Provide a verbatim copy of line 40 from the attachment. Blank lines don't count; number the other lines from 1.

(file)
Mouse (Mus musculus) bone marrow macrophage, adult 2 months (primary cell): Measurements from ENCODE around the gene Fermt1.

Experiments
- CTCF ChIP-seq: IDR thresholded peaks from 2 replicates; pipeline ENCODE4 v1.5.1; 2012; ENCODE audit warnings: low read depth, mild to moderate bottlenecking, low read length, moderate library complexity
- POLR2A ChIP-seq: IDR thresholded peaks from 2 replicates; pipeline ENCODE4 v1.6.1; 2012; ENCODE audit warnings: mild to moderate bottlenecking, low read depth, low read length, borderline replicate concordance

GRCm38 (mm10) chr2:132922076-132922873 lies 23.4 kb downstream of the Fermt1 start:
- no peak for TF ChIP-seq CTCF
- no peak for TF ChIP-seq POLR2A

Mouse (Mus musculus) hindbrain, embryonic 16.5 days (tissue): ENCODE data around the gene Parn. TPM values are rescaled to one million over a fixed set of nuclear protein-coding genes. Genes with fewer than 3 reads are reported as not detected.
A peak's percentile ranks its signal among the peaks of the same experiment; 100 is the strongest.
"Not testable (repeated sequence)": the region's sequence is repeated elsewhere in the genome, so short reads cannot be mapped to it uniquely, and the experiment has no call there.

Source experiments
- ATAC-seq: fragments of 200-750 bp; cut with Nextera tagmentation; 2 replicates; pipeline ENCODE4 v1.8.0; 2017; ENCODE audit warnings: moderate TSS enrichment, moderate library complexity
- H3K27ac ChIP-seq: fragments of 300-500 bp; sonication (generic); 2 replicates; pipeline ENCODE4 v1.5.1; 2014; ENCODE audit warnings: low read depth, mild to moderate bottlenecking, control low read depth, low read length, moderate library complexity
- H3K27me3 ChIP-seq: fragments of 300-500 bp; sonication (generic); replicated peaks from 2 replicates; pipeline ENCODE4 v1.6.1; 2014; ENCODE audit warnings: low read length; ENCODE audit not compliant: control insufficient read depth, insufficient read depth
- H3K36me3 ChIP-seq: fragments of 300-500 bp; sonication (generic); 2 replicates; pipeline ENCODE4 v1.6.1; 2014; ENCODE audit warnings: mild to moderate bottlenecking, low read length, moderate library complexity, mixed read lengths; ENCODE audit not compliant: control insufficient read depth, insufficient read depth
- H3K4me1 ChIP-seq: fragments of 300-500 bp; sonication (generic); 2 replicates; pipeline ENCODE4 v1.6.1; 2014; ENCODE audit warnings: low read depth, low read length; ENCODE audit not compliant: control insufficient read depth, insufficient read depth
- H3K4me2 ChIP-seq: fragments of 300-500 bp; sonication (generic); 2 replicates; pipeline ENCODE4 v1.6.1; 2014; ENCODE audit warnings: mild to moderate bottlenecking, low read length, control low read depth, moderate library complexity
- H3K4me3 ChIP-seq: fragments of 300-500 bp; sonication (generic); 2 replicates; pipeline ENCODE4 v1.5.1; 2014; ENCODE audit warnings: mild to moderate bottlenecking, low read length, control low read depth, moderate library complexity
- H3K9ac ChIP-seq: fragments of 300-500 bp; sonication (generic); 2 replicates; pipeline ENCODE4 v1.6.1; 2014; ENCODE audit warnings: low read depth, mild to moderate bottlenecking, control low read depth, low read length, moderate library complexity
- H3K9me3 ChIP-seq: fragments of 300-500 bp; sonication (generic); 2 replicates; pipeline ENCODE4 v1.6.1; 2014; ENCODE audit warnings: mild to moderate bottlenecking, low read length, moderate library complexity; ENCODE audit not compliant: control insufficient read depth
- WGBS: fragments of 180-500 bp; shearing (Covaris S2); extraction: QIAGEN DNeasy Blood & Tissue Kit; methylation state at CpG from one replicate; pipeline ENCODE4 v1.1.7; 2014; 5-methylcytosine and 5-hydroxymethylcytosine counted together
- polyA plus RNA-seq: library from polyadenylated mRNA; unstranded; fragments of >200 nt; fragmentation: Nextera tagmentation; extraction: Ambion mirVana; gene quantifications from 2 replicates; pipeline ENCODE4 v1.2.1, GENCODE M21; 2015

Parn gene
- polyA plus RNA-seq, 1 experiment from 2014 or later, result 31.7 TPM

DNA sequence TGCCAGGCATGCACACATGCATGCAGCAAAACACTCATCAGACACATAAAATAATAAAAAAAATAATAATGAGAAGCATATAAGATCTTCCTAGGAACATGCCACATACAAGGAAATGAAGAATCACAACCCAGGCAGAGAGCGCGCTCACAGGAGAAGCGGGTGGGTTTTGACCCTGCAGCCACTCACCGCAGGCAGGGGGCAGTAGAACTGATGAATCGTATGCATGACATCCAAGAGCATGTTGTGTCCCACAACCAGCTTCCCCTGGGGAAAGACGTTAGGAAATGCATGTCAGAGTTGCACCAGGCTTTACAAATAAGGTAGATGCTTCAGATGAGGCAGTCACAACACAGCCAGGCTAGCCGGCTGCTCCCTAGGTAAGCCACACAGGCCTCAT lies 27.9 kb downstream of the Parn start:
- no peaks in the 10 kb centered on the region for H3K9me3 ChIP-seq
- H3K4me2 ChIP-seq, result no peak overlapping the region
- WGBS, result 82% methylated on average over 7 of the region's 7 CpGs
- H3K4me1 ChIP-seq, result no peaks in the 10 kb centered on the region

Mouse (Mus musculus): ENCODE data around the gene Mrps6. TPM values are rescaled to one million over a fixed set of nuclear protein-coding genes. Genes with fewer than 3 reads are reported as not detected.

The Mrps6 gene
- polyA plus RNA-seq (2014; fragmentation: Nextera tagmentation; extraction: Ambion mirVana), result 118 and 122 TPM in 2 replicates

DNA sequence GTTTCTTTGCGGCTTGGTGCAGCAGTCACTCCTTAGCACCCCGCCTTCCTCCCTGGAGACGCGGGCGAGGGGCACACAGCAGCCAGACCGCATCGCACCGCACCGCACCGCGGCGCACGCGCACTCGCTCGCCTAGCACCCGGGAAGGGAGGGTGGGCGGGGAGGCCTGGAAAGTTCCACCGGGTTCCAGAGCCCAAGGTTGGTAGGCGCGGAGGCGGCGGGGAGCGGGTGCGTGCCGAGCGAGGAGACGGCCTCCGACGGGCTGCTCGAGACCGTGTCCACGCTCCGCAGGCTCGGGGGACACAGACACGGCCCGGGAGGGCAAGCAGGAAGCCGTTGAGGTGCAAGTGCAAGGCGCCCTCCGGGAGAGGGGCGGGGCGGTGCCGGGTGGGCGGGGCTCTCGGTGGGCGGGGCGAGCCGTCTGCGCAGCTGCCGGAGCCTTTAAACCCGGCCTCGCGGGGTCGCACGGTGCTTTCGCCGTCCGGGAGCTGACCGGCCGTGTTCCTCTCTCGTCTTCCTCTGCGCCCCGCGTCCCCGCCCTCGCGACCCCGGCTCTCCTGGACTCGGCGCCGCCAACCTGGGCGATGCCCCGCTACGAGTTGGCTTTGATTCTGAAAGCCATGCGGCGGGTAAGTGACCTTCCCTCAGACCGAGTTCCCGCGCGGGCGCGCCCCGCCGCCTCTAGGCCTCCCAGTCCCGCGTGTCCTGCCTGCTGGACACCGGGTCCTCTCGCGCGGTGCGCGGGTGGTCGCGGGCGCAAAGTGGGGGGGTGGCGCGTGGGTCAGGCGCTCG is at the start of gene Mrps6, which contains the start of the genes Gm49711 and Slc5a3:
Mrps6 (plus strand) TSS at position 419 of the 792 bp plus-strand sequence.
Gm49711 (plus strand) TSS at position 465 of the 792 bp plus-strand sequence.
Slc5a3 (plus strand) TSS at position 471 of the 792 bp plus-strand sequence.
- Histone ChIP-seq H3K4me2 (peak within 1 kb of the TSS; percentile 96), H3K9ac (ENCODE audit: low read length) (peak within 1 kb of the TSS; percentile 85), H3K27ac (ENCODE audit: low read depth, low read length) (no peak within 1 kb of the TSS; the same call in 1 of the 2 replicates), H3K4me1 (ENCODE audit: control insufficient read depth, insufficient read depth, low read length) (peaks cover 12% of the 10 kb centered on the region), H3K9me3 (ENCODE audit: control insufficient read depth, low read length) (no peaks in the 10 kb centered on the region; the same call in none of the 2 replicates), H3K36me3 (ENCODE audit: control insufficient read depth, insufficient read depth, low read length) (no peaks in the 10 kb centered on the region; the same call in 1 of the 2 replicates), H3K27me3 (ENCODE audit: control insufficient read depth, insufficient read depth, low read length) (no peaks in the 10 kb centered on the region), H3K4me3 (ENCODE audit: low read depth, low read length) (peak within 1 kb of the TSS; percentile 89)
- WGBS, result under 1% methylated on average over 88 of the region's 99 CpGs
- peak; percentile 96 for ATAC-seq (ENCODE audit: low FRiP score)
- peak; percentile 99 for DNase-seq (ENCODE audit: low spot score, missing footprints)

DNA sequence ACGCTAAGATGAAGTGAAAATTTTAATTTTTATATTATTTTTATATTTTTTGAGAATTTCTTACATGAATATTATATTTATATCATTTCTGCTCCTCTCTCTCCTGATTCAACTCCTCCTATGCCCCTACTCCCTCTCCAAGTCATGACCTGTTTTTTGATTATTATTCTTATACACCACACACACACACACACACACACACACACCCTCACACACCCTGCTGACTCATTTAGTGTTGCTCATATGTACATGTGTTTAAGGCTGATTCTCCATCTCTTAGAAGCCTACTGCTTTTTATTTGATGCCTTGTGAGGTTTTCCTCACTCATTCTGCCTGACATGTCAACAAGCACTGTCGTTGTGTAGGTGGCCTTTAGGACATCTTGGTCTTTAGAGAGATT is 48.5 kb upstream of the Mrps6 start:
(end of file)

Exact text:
- peak; percentile 99 for DNase-seq (ENCODE audit: low spot score, missing footprints)